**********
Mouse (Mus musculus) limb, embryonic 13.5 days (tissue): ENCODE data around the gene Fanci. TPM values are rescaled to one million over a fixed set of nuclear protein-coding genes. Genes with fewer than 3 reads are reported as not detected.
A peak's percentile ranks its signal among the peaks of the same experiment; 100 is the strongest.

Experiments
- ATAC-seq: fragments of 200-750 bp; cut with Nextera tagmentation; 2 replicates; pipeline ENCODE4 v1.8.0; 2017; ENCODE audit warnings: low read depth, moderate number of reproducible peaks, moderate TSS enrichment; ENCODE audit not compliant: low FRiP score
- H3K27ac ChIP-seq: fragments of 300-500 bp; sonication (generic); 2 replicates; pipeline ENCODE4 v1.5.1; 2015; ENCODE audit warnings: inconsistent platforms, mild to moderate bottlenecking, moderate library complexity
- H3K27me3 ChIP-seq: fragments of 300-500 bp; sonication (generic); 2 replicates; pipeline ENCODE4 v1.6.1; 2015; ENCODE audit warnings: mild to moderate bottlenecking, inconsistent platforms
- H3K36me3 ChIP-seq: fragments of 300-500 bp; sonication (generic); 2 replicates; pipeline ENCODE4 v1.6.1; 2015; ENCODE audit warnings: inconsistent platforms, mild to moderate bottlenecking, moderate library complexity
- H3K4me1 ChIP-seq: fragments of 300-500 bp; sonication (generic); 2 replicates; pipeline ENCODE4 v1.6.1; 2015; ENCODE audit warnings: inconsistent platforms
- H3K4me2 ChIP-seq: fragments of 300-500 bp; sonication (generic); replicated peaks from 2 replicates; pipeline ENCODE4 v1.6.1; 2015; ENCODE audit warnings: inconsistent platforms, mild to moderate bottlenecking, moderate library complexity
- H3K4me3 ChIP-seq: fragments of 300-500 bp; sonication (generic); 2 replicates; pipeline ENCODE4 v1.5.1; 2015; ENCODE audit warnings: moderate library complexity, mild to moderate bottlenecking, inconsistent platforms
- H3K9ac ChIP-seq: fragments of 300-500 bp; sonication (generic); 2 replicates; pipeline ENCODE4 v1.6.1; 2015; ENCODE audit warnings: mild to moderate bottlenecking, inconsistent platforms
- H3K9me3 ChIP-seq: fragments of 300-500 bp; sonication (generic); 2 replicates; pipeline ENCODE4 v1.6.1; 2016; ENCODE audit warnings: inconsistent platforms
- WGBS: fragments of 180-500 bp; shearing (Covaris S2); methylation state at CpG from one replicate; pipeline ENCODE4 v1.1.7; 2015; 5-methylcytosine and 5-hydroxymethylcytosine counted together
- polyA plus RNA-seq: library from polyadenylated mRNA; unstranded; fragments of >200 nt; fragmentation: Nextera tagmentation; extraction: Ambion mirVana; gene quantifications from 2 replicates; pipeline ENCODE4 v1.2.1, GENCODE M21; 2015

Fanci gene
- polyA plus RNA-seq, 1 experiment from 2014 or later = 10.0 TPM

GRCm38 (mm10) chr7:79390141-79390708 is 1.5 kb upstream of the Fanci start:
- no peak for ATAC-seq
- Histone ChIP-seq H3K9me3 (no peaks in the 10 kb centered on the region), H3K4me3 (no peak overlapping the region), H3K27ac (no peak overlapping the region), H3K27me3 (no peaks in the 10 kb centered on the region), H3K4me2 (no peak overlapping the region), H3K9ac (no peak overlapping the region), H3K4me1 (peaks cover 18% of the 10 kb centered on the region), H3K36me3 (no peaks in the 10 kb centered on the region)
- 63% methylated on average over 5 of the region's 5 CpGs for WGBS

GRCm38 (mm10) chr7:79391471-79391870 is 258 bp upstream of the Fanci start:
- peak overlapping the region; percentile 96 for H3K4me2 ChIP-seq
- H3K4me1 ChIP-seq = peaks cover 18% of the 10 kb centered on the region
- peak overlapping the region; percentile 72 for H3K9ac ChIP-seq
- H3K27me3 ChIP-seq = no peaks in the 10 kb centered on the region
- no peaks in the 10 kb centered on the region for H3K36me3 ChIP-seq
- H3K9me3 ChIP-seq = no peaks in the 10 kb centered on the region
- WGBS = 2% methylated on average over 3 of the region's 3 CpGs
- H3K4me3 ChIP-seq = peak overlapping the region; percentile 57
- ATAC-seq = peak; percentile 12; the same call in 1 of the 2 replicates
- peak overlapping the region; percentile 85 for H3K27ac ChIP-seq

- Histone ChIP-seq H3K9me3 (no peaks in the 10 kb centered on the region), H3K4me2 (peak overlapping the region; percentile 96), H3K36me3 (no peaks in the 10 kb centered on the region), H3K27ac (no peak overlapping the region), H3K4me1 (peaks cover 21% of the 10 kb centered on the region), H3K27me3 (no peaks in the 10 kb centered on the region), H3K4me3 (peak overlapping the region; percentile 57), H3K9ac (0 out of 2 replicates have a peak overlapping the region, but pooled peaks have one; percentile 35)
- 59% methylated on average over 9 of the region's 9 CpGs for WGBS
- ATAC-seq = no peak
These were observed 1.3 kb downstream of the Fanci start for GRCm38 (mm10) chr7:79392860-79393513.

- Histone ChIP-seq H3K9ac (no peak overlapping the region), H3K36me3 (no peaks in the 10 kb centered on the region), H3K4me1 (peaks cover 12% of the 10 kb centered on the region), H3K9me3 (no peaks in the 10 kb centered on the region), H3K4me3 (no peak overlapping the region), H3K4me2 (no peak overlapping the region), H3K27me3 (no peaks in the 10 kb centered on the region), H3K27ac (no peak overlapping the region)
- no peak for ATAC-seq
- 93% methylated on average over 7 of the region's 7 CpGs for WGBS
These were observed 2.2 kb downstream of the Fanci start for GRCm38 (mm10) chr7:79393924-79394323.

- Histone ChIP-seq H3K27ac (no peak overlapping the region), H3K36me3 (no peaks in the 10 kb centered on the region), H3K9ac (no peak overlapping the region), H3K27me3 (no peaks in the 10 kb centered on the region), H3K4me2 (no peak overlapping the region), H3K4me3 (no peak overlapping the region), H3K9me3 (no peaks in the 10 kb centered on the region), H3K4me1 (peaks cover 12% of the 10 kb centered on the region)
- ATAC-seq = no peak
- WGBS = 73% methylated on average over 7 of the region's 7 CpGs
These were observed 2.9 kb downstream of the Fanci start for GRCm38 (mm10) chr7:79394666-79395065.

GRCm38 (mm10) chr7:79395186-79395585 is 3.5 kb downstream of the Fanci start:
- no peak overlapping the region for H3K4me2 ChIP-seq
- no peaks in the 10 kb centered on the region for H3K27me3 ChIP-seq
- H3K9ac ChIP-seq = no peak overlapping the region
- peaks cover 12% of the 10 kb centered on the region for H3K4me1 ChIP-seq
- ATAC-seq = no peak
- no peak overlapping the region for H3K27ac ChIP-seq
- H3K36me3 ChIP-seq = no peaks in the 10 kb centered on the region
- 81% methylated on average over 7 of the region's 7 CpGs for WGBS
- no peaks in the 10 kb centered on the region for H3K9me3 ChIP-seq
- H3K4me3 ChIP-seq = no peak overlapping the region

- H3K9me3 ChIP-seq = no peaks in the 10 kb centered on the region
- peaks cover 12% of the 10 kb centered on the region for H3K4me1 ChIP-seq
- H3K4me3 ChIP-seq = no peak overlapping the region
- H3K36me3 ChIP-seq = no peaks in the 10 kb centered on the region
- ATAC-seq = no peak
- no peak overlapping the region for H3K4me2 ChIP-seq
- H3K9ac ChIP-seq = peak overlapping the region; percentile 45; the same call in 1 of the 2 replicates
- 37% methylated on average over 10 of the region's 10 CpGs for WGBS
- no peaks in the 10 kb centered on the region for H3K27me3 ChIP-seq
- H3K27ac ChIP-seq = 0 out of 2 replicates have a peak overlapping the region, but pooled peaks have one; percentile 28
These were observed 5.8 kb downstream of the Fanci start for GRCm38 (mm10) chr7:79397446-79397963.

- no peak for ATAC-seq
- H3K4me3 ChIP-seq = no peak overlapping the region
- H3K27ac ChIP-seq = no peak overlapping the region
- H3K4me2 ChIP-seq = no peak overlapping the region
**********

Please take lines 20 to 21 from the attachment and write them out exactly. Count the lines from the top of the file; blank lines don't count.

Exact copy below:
- 63% methylated on average over 5 of the region's 5 CpGs for WGBS

GRCm38 (mm10) chr7:79391471-79391870 is 258 bp upstream of the Fanci start: